A simplified table improves the recognition of paediatric hypertension


Dr Charlene K Mitchell, Departments of Internal Medicine and Pediatrics, University of Louisville, 3rd Floor Ambulatory Care Building, 550 S. Jackson Street, Louisville, KY 40202, USA. Fax: +502 852 8980; email: ckmitc01@louisville.edu


Aim:  Unrecognised and untreated hypertension can lead to significant morbidity and mortality over time. In a 2003 chart review, we found that our providers only recognised 15% of hypertensive blood pressure (BP). Our objective was to determine whether a simplified BP table improves the recognition of elevated BP in children.

Methods:  We developed a simplified BP table for children 3–18 years and posted it in provider work areas beginning August 2006. We reviewed a retrospective sample of well visits for children aged 3–18 years, with equal numbers by sex and year of age, presenting at a university-based paediatric clinic between January and August 2007. Visit notes for all children with elevated BP values ≥90th percentile were reviewed to identify whether the provider recognised that the BP was elevated.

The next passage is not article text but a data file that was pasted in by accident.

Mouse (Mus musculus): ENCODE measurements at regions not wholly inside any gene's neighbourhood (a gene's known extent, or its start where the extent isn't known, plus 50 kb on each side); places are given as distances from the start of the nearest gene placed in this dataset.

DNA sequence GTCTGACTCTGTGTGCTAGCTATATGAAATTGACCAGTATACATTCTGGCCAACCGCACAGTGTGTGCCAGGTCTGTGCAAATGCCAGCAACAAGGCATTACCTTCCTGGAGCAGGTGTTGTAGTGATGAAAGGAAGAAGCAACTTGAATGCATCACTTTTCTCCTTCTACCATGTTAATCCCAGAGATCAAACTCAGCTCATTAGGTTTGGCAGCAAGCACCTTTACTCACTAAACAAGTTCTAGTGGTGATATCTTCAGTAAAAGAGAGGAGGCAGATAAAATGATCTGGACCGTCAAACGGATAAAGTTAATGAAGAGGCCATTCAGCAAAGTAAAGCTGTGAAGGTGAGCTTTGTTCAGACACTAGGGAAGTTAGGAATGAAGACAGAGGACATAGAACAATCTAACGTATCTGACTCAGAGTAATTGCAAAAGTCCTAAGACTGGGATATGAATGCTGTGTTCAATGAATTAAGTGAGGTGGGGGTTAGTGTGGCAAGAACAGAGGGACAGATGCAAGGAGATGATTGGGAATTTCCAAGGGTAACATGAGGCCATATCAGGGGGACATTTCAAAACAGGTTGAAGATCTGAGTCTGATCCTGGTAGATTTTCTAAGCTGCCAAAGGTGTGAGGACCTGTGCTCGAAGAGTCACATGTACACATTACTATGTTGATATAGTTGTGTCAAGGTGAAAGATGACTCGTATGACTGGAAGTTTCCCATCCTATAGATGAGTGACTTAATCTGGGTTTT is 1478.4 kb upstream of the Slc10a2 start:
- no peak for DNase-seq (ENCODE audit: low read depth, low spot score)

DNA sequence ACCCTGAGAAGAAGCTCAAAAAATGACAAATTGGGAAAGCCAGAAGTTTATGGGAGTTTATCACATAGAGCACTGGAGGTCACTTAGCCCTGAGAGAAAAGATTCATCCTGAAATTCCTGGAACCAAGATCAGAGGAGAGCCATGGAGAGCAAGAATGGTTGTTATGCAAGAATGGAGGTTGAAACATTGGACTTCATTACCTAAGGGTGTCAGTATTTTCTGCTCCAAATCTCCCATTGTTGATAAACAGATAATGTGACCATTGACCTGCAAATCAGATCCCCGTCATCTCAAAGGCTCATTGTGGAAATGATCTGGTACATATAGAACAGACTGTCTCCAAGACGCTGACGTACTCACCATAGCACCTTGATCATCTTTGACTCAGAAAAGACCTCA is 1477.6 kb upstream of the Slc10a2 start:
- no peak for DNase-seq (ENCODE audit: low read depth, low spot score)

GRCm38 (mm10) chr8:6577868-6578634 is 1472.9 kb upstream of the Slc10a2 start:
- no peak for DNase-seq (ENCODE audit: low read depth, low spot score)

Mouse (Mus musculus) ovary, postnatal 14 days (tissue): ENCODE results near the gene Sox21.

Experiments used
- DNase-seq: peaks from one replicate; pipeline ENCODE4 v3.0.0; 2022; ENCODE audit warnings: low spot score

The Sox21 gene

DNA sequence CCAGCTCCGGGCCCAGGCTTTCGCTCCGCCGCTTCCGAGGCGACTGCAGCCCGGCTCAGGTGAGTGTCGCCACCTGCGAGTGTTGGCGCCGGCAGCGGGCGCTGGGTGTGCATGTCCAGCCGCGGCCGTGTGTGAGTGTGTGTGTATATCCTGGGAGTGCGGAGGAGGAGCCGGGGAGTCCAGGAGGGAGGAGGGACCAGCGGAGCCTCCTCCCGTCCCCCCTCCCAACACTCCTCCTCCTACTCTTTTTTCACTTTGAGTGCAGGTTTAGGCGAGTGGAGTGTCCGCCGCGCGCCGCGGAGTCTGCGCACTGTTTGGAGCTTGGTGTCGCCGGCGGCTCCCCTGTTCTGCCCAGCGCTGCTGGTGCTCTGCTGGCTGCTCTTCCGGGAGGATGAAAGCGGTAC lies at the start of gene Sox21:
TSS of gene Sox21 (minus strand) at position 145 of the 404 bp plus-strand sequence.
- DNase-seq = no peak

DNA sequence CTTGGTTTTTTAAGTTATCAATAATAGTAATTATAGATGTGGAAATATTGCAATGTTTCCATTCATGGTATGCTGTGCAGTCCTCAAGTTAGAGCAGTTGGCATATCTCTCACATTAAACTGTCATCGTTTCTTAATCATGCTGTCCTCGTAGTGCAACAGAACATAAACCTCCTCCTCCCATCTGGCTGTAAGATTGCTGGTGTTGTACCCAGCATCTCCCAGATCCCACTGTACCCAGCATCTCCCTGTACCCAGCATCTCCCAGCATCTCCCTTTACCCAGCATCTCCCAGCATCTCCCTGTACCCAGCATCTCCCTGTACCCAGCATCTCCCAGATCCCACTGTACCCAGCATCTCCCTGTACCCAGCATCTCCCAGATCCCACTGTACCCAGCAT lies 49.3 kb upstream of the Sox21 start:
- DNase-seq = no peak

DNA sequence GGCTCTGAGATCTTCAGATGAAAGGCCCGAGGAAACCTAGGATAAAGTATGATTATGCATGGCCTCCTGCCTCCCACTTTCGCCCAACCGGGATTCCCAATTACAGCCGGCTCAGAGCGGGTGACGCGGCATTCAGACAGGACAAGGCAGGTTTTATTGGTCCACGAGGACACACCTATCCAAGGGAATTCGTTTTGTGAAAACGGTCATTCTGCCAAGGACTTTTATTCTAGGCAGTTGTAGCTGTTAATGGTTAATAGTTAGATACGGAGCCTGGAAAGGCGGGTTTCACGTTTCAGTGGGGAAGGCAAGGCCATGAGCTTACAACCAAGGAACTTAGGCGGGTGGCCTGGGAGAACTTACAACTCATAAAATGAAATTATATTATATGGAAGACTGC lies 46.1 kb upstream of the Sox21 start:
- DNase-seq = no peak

Results:  In 493 well visits, 85 (17.2%) children had pre-hypertensive (90th to <95th percentile) and 100 (20.3%) had hypertensive (≥95th percentile) BP values. Providers recognised elevations in 34 (40%) pre-hypertensive and 77 (77%) hypertensive measurements. Recognition was significantly more common for those in the hypertensive than the pre-hypertensive range (χ2 = 24.9, degrees of freedom = 1, P < 0.001). Compared with our 2003 data, recognition of hypertensive BP values was significantly greater (77% vs. 15%) (t = 14.479, degrees of freedom = 98, P < 0.001) after introduction of the simplified BP table.

Conclusions:  Use of a simplified BP table can lead to significantly improved recognition of elevated BP in children.